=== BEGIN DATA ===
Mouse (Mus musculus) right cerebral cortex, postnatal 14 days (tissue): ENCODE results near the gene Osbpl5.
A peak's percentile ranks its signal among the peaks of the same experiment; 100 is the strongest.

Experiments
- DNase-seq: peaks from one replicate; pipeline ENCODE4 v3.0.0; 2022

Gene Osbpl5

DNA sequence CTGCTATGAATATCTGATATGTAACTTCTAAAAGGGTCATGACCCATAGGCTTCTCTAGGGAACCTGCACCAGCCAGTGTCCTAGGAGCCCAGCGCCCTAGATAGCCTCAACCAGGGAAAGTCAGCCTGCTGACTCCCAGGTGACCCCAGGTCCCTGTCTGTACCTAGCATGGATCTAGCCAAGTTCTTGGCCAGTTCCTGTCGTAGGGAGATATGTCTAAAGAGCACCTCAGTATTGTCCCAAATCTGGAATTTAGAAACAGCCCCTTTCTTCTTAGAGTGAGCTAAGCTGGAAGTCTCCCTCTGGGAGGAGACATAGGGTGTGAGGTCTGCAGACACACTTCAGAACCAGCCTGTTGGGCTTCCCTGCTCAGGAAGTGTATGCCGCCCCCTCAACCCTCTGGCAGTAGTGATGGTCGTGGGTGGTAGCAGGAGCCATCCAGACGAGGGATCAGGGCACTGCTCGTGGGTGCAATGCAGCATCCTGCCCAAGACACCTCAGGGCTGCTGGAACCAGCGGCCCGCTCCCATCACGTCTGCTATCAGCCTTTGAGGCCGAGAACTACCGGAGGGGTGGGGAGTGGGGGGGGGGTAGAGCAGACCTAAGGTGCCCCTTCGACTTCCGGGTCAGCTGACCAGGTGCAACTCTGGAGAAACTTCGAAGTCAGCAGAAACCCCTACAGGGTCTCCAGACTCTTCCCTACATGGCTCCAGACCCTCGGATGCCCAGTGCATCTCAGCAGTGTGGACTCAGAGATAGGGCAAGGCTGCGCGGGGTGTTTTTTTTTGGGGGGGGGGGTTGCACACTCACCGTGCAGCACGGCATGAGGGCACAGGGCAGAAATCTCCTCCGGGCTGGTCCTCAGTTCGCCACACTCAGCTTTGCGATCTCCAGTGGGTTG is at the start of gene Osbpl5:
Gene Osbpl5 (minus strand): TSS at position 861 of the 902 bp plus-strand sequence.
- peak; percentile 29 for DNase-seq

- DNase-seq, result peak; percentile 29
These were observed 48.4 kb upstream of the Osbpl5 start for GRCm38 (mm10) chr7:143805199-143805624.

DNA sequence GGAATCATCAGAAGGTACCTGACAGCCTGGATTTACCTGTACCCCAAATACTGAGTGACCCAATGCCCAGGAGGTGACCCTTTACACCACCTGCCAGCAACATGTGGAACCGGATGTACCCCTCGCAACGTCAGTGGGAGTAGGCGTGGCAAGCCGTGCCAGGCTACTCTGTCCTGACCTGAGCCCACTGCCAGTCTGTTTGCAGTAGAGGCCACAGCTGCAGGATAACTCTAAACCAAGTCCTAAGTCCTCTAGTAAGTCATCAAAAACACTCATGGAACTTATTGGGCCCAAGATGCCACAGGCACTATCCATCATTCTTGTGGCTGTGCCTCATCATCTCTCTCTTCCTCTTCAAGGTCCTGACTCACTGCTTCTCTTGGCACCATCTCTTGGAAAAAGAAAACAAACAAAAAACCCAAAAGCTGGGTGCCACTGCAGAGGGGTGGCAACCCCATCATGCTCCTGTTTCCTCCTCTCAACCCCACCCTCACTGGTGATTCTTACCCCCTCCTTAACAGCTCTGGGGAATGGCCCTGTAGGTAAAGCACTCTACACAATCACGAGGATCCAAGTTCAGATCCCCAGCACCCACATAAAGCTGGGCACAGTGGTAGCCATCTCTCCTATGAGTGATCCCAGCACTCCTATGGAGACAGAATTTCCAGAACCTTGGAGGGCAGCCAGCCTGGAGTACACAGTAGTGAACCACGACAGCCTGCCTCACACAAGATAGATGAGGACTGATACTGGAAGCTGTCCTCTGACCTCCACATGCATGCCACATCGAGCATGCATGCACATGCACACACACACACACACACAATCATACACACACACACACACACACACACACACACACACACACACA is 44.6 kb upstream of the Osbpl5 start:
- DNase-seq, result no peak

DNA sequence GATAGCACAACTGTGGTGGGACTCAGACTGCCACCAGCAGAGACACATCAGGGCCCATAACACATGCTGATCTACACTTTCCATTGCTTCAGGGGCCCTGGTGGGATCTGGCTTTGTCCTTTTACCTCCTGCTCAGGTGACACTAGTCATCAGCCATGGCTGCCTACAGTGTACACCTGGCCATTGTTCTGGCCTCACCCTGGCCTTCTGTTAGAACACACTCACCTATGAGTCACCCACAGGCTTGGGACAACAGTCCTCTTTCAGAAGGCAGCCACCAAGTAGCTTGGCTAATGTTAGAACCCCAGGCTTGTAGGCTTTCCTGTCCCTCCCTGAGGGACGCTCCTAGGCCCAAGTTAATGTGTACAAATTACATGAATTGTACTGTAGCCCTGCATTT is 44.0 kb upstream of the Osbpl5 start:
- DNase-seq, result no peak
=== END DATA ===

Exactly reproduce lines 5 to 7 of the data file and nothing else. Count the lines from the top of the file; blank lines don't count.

Gene Osbpl5

DNA sequence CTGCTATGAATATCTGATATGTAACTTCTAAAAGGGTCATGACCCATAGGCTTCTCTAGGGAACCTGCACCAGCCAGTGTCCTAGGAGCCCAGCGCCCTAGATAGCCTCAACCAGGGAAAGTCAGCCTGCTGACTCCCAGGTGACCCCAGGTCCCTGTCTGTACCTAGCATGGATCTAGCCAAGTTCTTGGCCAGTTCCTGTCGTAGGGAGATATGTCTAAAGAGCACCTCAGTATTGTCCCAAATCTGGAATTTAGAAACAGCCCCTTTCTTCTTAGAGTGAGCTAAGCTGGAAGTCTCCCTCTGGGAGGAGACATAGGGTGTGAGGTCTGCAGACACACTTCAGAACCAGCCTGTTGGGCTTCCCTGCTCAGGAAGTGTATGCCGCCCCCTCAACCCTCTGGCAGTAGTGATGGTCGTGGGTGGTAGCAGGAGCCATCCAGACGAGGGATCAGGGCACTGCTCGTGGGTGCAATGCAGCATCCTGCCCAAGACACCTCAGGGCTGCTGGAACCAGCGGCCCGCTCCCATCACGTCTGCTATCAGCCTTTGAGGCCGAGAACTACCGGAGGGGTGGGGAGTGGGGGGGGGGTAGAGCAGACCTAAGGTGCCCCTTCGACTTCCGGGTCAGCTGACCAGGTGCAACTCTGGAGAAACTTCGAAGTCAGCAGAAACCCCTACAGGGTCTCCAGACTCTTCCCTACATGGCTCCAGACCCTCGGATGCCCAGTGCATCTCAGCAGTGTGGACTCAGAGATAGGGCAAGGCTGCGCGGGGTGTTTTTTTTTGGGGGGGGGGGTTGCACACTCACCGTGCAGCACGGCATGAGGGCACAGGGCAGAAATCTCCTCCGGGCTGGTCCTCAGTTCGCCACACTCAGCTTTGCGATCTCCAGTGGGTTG is at the start of gene Osbpl5:
Gene Osbpl5 (minus strand): TSS at position 861 of the 902 bp plus-strand sequence.